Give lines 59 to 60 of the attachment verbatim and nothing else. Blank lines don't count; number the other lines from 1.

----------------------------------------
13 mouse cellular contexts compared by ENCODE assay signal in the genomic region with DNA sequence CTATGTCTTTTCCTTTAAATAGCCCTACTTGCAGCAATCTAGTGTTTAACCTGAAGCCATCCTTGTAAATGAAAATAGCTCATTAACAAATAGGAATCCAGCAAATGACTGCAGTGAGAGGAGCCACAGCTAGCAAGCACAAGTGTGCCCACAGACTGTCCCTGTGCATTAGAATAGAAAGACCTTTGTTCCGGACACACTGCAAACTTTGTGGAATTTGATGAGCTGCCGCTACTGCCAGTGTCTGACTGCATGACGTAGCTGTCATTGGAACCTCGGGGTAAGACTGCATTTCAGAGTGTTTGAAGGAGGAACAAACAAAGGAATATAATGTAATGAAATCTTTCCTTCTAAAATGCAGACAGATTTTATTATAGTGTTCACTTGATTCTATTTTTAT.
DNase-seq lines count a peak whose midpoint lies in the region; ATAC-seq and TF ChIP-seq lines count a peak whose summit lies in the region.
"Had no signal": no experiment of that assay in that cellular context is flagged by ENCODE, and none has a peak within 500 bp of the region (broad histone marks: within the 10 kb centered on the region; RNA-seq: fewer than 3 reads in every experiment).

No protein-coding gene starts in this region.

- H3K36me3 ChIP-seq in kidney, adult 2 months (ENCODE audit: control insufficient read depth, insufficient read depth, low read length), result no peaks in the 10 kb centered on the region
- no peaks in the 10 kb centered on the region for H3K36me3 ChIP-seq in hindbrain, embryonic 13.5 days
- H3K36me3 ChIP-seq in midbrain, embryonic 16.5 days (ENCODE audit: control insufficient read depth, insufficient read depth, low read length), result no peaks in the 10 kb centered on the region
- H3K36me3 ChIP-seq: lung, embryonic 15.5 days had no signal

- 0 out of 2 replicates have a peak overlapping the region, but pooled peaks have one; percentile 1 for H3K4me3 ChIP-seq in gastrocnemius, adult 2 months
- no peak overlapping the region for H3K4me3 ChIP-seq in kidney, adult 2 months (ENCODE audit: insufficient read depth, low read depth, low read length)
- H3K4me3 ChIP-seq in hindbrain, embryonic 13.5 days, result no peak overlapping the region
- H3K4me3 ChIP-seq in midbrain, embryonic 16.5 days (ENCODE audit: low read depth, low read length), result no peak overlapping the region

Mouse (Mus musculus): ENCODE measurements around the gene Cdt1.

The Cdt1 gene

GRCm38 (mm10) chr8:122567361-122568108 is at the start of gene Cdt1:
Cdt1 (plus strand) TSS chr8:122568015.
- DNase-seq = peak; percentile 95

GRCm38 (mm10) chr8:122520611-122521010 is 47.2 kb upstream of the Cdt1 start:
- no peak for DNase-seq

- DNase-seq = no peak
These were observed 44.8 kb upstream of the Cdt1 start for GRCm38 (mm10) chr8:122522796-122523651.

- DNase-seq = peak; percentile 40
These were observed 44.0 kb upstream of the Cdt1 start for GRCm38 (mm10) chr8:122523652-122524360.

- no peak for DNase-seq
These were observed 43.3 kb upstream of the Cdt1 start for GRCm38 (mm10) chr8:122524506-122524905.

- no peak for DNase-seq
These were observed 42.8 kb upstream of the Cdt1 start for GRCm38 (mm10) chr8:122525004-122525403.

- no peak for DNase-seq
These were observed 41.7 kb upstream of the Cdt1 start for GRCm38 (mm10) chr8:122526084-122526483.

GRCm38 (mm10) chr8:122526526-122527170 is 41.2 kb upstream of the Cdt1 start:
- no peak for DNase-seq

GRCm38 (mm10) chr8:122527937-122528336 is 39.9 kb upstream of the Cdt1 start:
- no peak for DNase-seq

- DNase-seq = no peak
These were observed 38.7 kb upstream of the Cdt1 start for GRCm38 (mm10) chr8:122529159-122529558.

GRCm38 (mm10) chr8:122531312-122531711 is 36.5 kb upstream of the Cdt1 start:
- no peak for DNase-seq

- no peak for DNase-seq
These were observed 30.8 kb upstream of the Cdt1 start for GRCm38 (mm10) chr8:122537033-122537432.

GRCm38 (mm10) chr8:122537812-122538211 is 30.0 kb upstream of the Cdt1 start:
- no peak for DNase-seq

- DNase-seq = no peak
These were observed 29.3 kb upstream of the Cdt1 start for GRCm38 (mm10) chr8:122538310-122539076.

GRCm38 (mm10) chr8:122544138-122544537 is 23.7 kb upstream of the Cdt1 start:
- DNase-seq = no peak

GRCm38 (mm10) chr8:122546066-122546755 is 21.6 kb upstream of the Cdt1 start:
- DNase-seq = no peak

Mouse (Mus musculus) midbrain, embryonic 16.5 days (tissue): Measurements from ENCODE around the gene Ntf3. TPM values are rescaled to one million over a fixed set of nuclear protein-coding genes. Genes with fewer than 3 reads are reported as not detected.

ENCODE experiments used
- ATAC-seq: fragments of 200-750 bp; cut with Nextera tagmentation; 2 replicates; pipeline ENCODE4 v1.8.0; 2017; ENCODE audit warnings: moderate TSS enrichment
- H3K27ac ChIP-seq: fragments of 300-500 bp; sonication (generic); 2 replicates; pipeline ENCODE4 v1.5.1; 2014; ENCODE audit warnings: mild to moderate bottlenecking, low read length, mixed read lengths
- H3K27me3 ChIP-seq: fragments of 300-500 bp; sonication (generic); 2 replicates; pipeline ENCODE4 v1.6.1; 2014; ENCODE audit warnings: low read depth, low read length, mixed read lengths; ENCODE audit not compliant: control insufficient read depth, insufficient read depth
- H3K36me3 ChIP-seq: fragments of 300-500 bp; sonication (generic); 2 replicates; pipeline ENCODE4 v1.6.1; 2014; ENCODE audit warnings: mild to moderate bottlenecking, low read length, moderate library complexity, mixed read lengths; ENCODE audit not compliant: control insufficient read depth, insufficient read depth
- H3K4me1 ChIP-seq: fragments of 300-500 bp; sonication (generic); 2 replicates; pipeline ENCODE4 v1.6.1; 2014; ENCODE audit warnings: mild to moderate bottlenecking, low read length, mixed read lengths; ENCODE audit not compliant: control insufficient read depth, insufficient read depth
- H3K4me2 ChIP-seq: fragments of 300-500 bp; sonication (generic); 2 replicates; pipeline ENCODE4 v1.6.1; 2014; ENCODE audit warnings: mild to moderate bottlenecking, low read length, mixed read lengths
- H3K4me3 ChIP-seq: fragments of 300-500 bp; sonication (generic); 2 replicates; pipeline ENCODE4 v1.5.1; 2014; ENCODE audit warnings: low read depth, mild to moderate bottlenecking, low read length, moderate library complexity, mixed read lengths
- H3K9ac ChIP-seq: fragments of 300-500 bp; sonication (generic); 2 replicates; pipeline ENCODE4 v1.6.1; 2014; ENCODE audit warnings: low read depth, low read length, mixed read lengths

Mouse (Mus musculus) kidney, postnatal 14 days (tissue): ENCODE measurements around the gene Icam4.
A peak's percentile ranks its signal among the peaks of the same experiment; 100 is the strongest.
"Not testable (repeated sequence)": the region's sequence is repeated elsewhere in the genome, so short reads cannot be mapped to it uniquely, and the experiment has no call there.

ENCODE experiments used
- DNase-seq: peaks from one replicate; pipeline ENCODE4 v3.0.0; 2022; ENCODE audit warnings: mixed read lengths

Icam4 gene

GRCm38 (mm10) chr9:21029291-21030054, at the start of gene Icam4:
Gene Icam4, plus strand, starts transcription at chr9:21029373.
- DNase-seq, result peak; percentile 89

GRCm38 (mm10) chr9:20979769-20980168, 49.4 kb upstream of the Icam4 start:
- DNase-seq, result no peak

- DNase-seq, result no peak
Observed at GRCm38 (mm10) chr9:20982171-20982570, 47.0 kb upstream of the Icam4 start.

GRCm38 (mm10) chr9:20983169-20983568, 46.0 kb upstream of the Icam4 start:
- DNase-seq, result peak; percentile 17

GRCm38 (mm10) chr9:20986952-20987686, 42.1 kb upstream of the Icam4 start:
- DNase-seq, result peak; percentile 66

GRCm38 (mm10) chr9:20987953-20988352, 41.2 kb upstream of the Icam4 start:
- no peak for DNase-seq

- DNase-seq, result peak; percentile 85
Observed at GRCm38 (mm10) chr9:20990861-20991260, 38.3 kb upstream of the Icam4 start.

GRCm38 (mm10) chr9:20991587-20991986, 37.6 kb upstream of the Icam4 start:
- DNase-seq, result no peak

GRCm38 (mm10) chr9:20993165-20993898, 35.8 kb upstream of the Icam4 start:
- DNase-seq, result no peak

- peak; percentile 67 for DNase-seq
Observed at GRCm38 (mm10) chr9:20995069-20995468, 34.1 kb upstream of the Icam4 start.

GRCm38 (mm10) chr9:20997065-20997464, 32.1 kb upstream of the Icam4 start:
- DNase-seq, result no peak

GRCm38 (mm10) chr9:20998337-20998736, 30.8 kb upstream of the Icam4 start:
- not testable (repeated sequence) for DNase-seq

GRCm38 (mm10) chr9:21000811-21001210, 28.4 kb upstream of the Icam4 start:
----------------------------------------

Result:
A peak's percentile ranks its signal among the peaks of the same experiment; 100 is the strongest.
"Not testable (repeated sequence)": the region's sequence is repeated elsewhere in the genome, so short reads cannot be mapped to it uniquely, and the experiment has no call there.